Heavy spring rains help blueberry crop
It's been a tough season for many farmers, with heavy rains making it impossible to plant crops earlier this spring and summer. But for plants already above ground, it's almost tough to keep up with the harvest.
One of the crops actually thriving after heavy rains this spring is blueberries. And if you head to Erie Orchards to pick blueberries, you'll see that they still have lots of them on their bushes.
Steve Elzinga at Erie Orchards says, "Oh, it's an amazing crop for us. Oh yeah!"
The Orchard features thousands of bushes, so you don't have to look hard to find berries ripe for the picking. "You can almost stand at one bush and pick a quart or two," he adds.
The heavy spring rains decimated the corn and soybean crops this year. But blueberries actually need the wet weather.
"One thing about blueberries is that they're shallow-rooted. So during a dry summer, they can actually dry up,” Elzinga explains. “So moisture is good! And we've had a lot of that, as you know. But for the blueberry bush, it's been good. And this area is well-drained, so it doesn't puddle here."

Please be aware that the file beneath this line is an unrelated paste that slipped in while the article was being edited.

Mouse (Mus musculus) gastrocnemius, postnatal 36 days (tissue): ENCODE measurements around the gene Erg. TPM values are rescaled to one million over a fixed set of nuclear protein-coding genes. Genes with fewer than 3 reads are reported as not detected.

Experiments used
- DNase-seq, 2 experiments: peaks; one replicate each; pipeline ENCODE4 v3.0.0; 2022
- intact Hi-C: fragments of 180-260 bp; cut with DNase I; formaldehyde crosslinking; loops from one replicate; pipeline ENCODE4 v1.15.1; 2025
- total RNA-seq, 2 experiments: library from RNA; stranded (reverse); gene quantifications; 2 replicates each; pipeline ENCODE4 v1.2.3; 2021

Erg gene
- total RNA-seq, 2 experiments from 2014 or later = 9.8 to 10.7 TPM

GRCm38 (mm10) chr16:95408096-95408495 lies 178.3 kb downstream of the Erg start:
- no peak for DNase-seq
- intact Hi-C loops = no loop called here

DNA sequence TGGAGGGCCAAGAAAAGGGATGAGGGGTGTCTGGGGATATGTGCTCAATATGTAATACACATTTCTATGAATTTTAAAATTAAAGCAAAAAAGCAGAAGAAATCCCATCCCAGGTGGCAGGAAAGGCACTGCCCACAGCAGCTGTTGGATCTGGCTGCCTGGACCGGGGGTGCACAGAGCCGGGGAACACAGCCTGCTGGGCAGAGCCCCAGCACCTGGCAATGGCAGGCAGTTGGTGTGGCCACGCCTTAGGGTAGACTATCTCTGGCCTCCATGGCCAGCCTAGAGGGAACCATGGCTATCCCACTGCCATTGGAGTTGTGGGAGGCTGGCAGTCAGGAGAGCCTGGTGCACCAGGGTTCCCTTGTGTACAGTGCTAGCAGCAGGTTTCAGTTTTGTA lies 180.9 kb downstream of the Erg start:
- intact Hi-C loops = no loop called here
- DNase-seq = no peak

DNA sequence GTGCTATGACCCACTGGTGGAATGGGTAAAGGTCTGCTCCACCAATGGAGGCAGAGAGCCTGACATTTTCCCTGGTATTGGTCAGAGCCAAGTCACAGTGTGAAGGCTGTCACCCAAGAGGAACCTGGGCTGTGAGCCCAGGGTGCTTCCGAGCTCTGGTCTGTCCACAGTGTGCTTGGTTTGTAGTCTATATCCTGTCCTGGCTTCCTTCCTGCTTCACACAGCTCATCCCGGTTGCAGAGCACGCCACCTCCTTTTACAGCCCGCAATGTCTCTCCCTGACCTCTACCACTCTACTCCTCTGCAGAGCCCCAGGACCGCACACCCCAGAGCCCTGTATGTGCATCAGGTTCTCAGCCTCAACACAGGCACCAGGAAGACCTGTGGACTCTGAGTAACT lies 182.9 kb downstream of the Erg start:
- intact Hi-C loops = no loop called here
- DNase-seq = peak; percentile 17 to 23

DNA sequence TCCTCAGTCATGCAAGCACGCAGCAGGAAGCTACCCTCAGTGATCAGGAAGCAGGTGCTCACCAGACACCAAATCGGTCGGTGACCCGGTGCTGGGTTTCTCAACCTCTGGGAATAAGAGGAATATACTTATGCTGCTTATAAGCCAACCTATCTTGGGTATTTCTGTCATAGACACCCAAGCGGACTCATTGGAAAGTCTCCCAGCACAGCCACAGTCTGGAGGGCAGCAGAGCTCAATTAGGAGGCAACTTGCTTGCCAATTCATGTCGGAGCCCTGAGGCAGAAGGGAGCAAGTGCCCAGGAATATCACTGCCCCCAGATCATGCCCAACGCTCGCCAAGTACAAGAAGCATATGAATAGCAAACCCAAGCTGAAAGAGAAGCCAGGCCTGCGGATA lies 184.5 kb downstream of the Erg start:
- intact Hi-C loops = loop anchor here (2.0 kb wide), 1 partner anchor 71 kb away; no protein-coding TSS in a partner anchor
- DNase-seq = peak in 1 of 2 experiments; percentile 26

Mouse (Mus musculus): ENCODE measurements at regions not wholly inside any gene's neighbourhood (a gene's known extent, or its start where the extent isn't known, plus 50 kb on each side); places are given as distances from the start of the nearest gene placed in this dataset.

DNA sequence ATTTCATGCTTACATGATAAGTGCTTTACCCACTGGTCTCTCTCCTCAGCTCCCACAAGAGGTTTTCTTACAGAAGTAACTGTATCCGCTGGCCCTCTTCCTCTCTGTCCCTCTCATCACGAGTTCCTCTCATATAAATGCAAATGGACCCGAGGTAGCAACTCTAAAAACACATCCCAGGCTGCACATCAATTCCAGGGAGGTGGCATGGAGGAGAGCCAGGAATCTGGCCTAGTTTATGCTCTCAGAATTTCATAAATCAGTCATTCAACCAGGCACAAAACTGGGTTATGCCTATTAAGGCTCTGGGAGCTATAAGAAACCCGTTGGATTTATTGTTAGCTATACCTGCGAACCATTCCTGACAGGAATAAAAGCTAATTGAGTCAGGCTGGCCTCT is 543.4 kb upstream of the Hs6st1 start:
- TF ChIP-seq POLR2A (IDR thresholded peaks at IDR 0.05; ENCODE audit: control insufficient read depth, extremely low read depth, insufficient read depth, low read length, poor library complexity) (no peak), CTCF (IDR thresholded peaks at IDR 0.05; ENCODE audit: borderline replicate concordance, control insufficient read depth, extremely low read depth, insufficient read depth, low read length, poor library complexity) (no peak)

The Weber family came out for a couple of pounds of blueberries Thursday, and Olivia and Gabriella say they filled their containers so fast, it was tough to keep count!
"Sixteen?” Olivia estimated. "We have way more than 16,” said Gabriella. "Thousand? 100? 82?" "I don't know!"
Ashley Brown brought her kids, too. She has family friends who are farmers that struggled with the rainy spring. She said she's glad to see the blueberry crop thriving.
"I was surprised how many of the blueberries were ripe and ready for picking!"
But Elzinga says that, while the berries are doing great, they ripened a week behind schedule this year thanks to a cool spring.
He explains that the berries usually begin to ripen at the end of June. But not this year. "We opened on the first of July. We had nothing to pick! That was the first 10 days or so, then the blueberries started to turn."
Steve Elzinga says that blueberries aren't the only crops doing well right now. This year's rain also contributed to booming peach, apple and pumpkin crops.
Check out why Steve Elzinga says they have the netting in place over the acres of blueberry bushes: